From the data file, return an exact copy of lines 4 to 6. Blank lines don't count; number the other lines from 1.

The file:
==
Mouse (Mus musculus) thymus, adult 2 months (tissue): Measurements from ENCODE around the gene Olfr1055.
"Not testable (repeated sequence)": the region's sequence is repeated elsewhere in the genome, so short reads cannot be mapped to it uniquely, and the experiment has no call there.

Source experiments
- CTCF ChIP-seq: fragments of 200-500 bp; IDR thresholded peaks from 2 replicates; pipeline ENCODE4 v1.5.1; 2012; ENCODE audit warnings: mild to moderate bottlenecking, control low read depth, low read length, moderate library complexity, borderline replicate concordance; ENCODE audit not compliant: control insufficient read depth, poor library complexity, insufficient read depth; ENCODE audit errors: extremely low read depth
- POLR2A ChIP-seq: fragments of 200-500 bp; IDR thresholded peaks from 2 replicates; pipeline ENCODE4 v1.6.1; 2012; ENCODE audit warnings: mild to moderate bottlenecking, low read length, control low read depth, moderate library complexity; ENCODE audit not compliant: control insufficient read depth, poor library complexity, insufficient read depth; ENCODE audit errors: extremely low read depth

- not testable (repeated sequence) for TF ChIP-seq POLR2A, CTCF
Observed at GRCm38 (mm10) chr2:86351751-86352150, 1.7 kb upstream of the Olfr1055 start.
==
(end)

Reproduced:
- CTCF ChIP-seq: fragments of 200-500 bp; IDR thresholded peaks from 2 replicates; pipeline ENCODE4 v1.5.1; 2012; ENCODE audit warnings: mild to moderate bottlenecking, control low read depth, low read length, moderate library complexity, borderline replicate concordance; ENCODE audit not compliant: control insufficient read depth, poor library complexity, insufficient read depth; ENCODE audit errors: extremely low read depth
- POLR2A ChIP-seq: fragments of 200-500 bp; IDR thresholded peaks from 2 replicates; pipeline ENCODE4 v1.6.1; 2012; ENCODE audit warnings: mild to moderate bottlenecking, low read length, control low read depth, moderate library complexity; ENCODE audit not compliant: control insufficient read depth, poor library complexity, insufficient read depth; ENCODE audit errors: extremely low read depth

- not testable (repeated sequence) for TF ChIP-seq POLR2A, CTCF